(Finance) – No decision on Moscow’s return to the wheat agreement and no progress on the front of the peace mediation process that Turkey would like to resume between Russia and Ukraine. L’expected meeting between Vladimir Putin and Recep Tayyip Erdogan, the first in presence after almost a year, did not produce the desired results. There will be no signing of any document at the end of the talks underway in Sochi between Russian President Vladimir Putin and Turkish President Recep Tayyip Erdogan, Kremlin spokesman Dmitry Peskov told the RIA Novosti agency. The first part of the talks, which lasted an hour and a half, which was also attended by the respective foreign and defense ministers, – Peskov said – was “very constructive” with a “complete exchange of information” and a ” comprehensive analysis of bilateral relations”. In addition to the agreement on wheat, the situations in Ukraine, Syria and Libya are also on the agenda of the talks.
In detail Moscow, Putin reiterated, will accept one resumption of the agreement for the export of Ukrainian cereals only when the restrictions on its export of grain and fertilizers are lifted. For Putin, “the Ukrainian counter-offensive has failed” and there is no concrete prospect of negotiations on the horizon. The Turkish president said that his country has prepared “some proposals together with the UN” that could convince Russia to return to thewheat deal. Indeed, Moscow underlines that with the agreement reached in the summer of 2022 between Russia and Ukraine with the mediation of Ankara and the United Nations, a memorandum was also adopted which provided for the removal of obstacles to exports of Russian cereals, but which has never been applied. While Western sanctions do not directly affect food exports, the restrictions imposed on banking, logistics and insurance create often insurmountable barriers. And this while Russian production – 130 million tons of wheat expected this year, with 60 million that can be exported – according to Putin could make a decisive contribution to combating the food problems of the poorest countries. Among other things, the tsar claimed that exports of Ukrainian wheat in the year in which the agreement lasted, until last July, benefited more than 70% of the richest countries, and only to the extent of 3 % of those in the poorest bracket. In this scenario, Putin accused the Ukrainians of having used the humanitarian corridors reserved for ships in the Black Sea to attack Russian military and civilian targets, including the Turkish Stream and Blue Stream pipelines and the Russian ships deployed to protect them: “This can no longer be tolerated,” he warned. But the Russian leader also seemed to question the need for the agreement, underlining that “wheat prices continue to fall” despite its suspension. “There is not a physical lack of food, but of its equitable distribution”, Putin said, announcing that within a few weeks Russia’s initiative to make free deliveries of cereals to six of the poorest African countries should become operational. Between 25,000 and 50,000 tonnes each should be supplied to Burkina Faso, Zimbabwe, Mali, Somalia, the Central African Republic and Eritrea. “We believe that we will soon be able to reach a solution that meets expectations,” Erdogan assured, commenting on the wheat deal.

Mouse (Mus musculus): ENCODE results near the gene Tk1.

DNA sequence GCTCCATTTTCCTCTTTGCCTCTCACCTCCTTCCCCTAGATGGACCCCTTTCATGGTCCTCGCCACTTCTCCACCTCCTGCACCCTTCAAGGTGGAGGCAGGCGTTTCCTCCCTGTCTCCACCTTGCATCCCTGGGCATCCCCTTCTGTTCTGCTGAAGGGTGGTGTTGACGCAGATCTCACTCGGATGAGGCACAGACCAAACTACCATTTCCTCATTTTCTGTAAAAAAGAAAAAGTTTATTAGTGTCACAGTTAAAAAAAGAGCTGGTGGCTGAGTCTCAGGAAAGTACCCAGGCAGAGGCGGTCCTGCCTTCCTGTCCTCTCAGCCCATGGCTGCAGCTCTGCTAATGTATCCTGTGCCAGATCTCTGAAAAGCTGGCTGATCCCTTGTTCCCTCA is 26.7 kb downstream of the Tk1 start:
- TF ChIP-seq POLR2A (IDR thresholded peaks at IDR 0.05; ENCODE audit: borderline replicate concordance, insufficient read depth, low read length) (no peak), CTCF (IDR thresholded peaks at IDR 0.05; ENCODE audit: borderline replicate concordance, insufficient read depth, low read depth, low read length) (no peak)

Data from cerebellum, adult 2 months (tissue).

Ankara’s goal is to present itself as peace mediator between Moscow and Kiev, and on this Erdogan has invited Ukraine to “soften” its position.
The focus of the three-hour talks in Sochi topics of mutual interest. On the front of nuclear Putin has announced the start-up next year of Turkey’s first power plant built by the Russians in Akkuyu. Erdogan spoke of “steps forward” for the construction of the second at Sinop, on the Black Sea. In the energy field, a working group was also created for the construction of a gas hub in Turkey, fueled by Russian raw materials.